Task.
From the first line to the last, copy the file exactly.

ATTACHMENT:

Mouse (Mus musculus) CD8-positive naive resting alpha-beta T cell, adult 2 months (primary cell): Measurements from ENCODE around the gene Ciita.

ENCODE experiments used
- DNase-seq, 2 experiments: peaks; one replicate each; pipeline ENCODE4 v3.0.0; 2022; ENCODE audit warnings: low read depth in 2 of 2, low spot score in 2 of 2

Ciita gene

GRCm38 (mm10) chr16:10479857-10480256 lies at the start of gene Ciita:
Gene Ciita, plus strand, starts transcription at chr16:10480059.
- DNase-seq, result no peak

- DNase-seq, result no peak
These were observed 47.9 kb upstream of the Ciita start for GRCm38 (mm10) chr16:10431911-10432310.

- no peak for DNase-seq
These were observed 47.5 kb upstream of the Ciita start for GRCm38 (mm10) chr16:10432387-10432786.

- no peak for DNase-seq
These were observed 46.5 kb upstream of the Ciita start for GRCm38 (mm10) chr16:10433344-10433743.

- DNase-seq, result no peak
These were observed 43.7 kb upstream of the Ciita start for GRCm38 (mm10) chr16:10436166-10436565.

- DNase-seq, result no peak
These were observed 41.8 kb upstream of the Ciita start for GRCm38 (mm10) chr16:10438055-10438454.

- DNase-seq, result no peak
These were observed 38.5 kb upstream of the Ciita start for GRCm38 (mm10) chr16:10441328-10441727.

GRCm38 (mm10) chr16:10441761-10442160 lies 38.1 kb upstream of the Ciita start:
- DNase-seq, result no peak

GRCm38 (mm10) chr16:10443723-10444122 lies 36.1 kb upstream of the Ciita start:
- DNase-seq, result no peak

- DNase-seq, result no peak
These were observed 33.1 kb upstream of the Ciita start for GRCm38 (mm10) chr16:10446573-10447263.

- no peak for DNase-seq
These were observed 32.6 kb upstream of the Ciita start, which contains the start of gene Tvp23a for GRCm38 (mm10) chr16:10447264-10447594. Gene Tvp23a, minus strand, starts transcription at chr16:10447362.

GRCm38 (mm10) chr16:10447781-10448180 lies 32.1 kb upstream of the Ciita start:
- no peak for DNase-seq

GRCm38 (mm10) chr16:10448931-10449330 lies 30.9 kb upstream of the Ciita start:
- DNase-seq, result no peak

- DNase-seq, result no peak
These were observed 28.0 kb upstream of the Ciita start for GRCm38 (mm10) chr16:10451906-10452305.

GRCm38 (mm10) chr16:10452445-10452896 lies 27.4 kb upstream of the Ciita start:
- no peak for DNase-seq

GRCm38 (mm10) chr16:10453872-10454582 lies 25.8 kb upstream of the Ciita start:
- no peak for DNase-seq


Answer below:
Mouse (Mus musculus) CD8-positive naive resting alpha-beta T cell, adult 2 months (primary cell): Measurements from ENCODE around the gene Ciita.

ENCODE experiments used
- DNase-seq, 2 experiments: peaks; one replicate each; pipeline ENCODE4 v3.0.0; 2022; ENCODE audit warnings: low read depth in 2 of 2, low spot score in 2 of 2

Ciita gene

GRCm38 (mm10) chr16:10479857-10480256 lies at the start of gene Ciita:
Gene Ciita, plus strand, starts transcription at chr16:10480059.
- DNase-seq, result no peak

- DNase-seq, result no peak
These were observed 47.9 kb upstream of the Ciita start for GRCm38 (mm10) chr16:10431911-10432310.

- no peak for DNase-seq
These were observed 47.5 kb upstream of the Ciita start for GRCm38 (mm10) chr16:10432387-10432786.

- no peak for DNase-seq
These were observed 46.5 kb upstream of the Ciita start for GRCm38 (mm10) chr16:10433344-10433743.

- DNase-seq, result no peak
These were observed 43.7 kb upstream of the Ciita start for GRCm38 (mm10) chr16:10436166-10436565.

- DNase-seq, result no peak
These were observed 41.8 kb upstream of the Ciita start for GRCm38 (mm10) chr16:10438055-10438454.

- DNase-seq, result no peak
These were observed 38.5 kb upstream of the Ciita start for GRCm38 (mm10) chr16:10441328-10441727.

GRCm38 (mm10) chr16:10441761-10442160 lies 38.1 kb upstream of the Ciita start:
- DNase-seq, result no peak

GRCm38 (mm10) chr16:10443723-10444122 lies 36.1 kb upstream of the Ciita start:
- DNase-seq, result no peak

- DNase-seq, result no peak
These were observed 33.1 kb upstream of the Ciita start for GRCm38 (mm10) chr16:10446573-10447263.

- no peak for DNase-seq
These were observed 32.6 kb upstream of the Ciita start, which contains the start of gene Tvp23a for GRCm38 (mm10) chr16:10447264-10447594. Gene Tvp23a, minus strand, starts transcription at chr16:10447362.

GRCm38 (mm10) chr16:10447781-10448180 lies 32.1 kb upstream of the Ciita start:
- no peak for DNase-seq

GRCm38 (mm10) chr16:10448931-10449330 lies 30.9 kb upstream of the Ciita start:
- DNase-seq, result no peak

- DNase-seq, result no peak
These were observed 28.0 kb upstream of the Ciita start for GRCm38 (mm10) chr16:10451906-10452305.

GRCm38 (mm10) chr16:10452445-10452896 lies 27.4 kb upstream of the Ciita start:
- no peak for DNase-seq

GRCm38 (mm10) chr16:10453872-10454582 lies 25.8 kb upstream of the Ciita start:
- no peak for DNase-seq